On 12 February, I attended, online, the Vienna Bar Presidents’ Conference; the first major international legal event of the year and an opportunity for newly elected Bar leaders to meet European colleagues.

Before the pandemic I had intended to travel to Vienna by train, rather than flying, and in so doing retrace a journey I made as a teenager through the middle of Europe. My train ride to Austria, in 1976, a few years after the Vienna Conference was established, took place against the backdrop of demonstrations in Poland, a brutal police crackdown and long prison sentences imposed on protesters who had no realistic prospect of challenging the State through the courts. It was also the beginning of the democracy movements which in Poland and other Eastern European countries led to the fall of the Iron Curtain after a wave of revolutions in 1989. A year later, in 1990, the United Nations adopted a set of global principles to safeguard lawyers, among them that: ‘Lawyers shall not be identified with their clients or their clients’ causes as a result of discharging their functions.’

That principle underpins the basis on which barristers appear in our courts. They represent their clients and present their arguments; they do not need to identify with them. Irrespective of whether individuals on social media, in government or elsewhere agree or disagree with the merits of a client’s case, the barrister instructed must represent them whatever their own views are on the matter. They should not be subject to attack for doing so; whether in the media or at party conferences. An attack of this sort is, in truth, an attack on the rule of law itself.

This goes hand in hand with the cab rank rule which lies at the heart of the profession’s independence and ensures that access to legal representation is real and does not depend on public or personal sentiment.

The theme of this year’s Vienna Conference was ‘Rule of law and democracy – closing the gap between policy and practice’. It could not have been more apposite. The optimism of 1990 now seems misplaced. According to the World Justice Project’s Rule of Law Index, over the last three years there has been a continuing global deterioration in the rule of law, marked by the rise of emboldened authoritarian regimes. The threat is much closer to home than we might think.

It was sobering to be presented with a draft resolution from the Romanian representatives appealing to their own authorities to respect the rights of lawyers, citing as the first of their concerns the identification of lawyers with their clients ‘and, by extension, with the political affiliations of their clients or the crimes they are accused of’. That echoed the description of the state of the justice systems in Poland and Hungary by Dutch MEP Sophie in ’t Veld and contributions by Patricia Lee Refo, President of the American Bar Association, focused on the final days of the Trump Presidency.

However, I was most struck by the first keynote speaker, Shirin Ebadi, a former Iranian judge and human rights lawyer, now in exile in the UK, who was the Bar Council’s International Rule of Law Lecture speaker in 2017. After a chilling, at times harrowing, description of the treatment of lawyers by the Iranian regime she was asked what lawyers should do when faced with such inequity. She did not equivocate in her answer; lawyers everywhere should be seen to respect the rule of law and work to uphold it.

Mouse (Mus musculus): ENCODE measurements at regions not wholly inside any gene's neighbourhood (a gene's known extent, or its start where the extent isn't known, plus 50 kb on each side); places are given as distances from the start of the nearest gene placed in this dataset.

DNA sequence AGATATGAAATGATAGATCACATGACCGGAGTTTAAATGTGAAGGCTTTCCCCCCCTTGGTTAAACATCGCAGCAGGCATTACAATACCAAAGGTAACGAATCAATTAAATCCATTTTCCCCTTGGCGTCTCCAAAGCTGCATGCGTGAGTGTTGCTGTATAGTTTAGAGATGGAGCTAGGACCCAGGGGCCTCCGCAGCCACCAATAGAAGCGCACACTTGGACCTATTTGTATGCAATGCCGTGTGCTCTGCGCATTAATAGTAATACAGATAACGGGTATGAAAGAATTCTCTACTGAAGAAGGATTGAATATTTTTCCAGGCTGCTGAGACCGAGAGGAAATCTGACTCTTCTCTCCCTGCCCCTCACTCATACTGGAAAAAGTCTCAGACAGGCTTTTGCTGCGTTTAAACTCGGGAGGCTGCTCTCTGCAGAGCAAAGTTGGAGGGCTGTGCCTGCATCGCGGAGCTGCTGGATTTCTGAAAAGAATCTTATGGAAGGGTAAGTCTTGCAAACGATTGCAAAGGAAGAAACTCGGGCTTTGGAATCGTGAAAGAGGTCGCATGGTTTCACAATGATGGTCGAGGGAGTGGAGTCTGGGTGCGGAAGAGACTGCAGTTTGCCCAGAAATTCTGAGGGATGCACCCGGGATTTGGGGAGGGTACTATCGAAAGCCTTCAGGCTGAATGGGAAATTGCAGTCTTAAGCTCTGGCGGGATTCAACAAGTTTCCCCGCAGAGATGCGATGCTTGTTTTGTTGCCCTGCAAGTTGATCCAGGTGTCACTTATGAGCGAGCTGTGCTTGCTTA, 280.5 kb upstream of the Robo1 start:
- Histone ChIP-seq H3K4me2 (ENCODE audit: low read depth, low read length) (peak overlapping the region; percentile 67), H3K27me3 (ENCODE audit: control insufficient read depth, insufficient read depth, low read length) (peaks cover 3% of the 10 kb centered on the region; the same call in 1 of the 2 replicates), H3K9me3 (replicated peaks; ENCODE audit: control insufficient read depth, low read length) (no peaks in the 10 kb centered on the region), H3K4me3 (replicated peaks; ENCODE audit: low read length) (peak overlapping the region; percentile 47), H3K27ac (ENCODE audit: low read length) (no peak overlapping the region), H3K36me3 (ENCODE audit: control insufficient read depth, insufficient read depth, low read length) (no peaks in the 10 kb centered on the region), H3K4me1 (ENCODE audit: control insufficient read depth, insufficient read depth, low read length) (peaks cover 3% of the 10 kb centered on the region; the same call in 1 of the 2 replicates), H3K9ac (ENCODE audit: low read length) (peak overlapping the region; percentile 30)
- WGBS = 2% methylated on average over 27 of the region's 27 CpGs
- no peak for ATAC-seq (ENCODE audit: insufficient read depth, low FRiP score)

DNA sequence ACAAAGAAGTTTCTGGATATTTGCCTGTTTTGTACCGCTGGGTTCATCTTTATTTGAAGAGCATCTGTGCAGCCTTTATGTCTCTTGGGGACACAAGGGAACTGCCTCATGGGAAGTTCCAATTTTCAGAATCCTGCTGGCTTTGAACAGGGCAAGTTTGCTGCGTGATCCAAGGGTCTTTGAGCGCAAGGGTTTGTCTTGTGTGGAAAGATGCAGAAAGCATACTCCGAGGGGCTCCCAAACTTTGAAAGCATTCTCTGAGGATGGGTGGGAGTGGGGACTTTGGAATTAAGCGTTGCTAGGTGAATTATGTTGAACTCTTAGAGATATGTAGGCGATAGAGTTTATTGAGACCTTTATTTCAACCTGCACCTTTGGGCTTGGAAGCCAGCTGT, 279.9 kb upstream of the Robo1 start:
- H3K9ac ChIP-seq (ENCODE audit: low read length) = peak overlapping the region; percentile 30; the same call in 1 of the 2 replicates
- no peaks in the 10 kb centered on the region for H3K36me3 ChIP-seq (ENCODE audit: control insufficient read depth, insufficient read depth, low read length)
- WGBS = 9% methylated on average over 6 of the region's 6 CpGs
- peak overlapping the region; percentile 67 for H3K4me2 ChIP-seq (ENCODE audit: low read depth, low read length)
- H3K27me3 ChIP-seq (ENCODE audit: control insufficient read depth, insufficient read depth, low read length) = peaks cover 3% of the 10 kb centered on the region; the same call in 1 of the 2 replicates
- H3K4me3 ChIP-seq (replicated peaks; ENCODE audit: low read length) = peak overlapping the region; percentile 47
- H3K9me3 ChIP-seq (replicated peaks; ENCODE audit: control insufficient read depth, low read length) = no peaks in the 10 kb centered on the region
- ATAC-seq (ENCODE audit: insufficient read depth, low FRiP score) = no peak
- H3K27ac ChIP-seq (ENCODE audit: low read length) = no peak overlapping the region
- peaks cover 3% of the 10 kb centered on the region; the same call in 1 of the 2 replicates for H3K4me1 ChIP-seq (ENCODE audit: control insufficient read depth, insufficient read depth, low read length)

It was a reminder that the right not to be identified with our clients’ causes means that we must take care about publicly identifying with them ourselves. There can be no room for deliberate breaches of court rules and embargoes to make a point about adverse rulings or with the intention of righting wrongs by other means; however much the cause may seem to be a just one.

The same is true of what we say in public outside of the courtroom and the litigation context, all the more so in the internet age. Barristers may, of course, express a personal opinion in the media or make a public statement – even in relation to anticipated or current proceedings in which they are or may be involved. But the exercise of these freedoms is subject to our general professional duties: including our core duties to the court and our obligation not to bring the Bar or the administration of justice into disrepute.

The Bar Standards Board guidance on social media gives a sensible warning: ‘It is also advisable to avoid getting drawn into heated debates or arguments. Such behaviour could compromise the requirements for barristers to act with honesty and integrity and not to unlawfully discriminate against any person. You should always take care to consider the content and tone of what you are posting or sharing. Comments that you reasonably consider to be in good taste may be considered distasteful or offensive by others.’

Barristers are at the very heart of our justice system. Our obligation not to behave in a way which is likely to diminish public trust and confidence applies at all times and is the prosaic daily contribution that we all make to upholding the rule of law. As Shirin Ebadi reminded us at the conference; respect for the rule of law begins with lawyers.